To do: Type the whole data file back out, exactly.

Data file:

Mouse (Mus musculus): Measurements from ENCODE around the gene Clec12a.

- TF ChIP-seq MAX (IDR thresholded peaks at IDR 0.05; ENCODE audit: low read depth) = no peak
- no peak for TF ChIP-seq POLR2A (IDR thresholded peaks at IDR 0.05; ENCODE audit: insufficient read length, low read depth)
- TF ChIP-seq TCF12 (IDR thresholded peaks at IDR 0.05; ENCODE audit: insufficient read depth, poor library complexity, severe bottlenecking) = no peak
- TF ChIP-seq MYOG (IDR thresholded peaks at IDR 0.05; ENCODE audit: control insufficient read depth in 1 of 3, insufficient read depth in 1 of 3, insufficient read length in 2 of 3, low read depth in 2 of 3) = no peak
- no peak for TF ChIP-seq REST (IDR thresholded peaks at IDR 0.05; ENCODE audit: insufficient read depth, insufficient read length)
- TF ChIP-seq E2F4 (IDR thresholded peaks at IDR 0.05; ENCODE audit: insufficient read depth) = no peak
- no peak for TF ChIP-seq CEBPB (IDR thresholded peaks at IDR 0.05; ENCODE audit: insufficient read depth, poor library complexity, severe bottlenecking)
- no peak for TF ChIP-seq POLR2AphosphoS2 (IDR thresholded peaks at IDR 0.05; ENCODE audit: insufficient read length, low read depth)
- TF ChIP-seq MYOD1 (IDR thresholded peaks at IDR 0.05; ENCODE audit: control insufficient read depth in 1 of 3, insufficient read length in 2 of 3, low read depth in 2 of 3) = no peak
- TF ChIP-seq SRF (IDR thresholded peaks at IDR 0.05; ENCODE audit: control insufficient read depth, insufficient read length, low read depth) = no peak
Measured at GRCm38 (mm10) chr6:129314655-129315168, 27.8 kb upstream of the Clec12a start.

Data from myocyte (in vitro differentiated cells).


Mouse (Mus musculus): Measurements from ENCODE around the gene Clec12a.

- TF ChIP-seq MAX (IDR thresholded peaks at IDR 0.05; ENCODE audit: low read depth) = no peak
- no peak for TF ChIP-seq POLR2A (IDR thresholded peaks at IDR 0.05; ENCODE audit: insufficient read length, low read depth)
- TF ChIP-seq TCF12 (IDR thresholded peaks at IDR 0.05; ENCODE audit: insufficient read depth, poor library complexity, severe bottlenecking) = no peak
- TF ChIP-seq MYOG (IDR thresholded peaks at IDR 0.05; ENCODE audit: control insufficient read depth in 1 of 3, insufficient read depth in 1 of 3, insufficient read length in 2 of 3, low read depth in 2 of 3) = no peak
- no peak for TF ChIP-seq REST (IDR thresholded peaks at IDR 0.05; ENCODE audit: insufficient read depth, insufficient read length)
- TF ChIP-seq E2F4 (IDR thresholded peaks at IDR 0.05; ENCODE audit: insufficient read depth) = no peak
- no peak for TF ChIP-seq CEBPB (IDR thresholded peaks at IDR 0.05; ENCODE audit: insufficient read depth, poor library complexity, severe bottlenecking)
- no peak for TF ChIP-seq POLR2AphosphoS2 (IDR thresholded peaks at IDR 0.05; ENCODE audit: insufficient read length, low read depth)
- TF ChIP-seq MYOD1 (IDR thresholded peaks at IDR 0.05; ENCODE audit: control insufficient read depth in 1 of 3, insufficient read length in 2 of 3, low read depth in 2 of 3) = no peak
- TF ChIP-seq SRF (IDR thresholded peaks at IDR 0.05; ENCODE audit: control insufficient read depth, insufficient read length, low read depth) = no peak
Measured at GRCm38 (mm10) chr6:129314655-129315168, 27.8 kb upstream of the Clec12a start.

Data from myocyte (in vitro differentiated cells).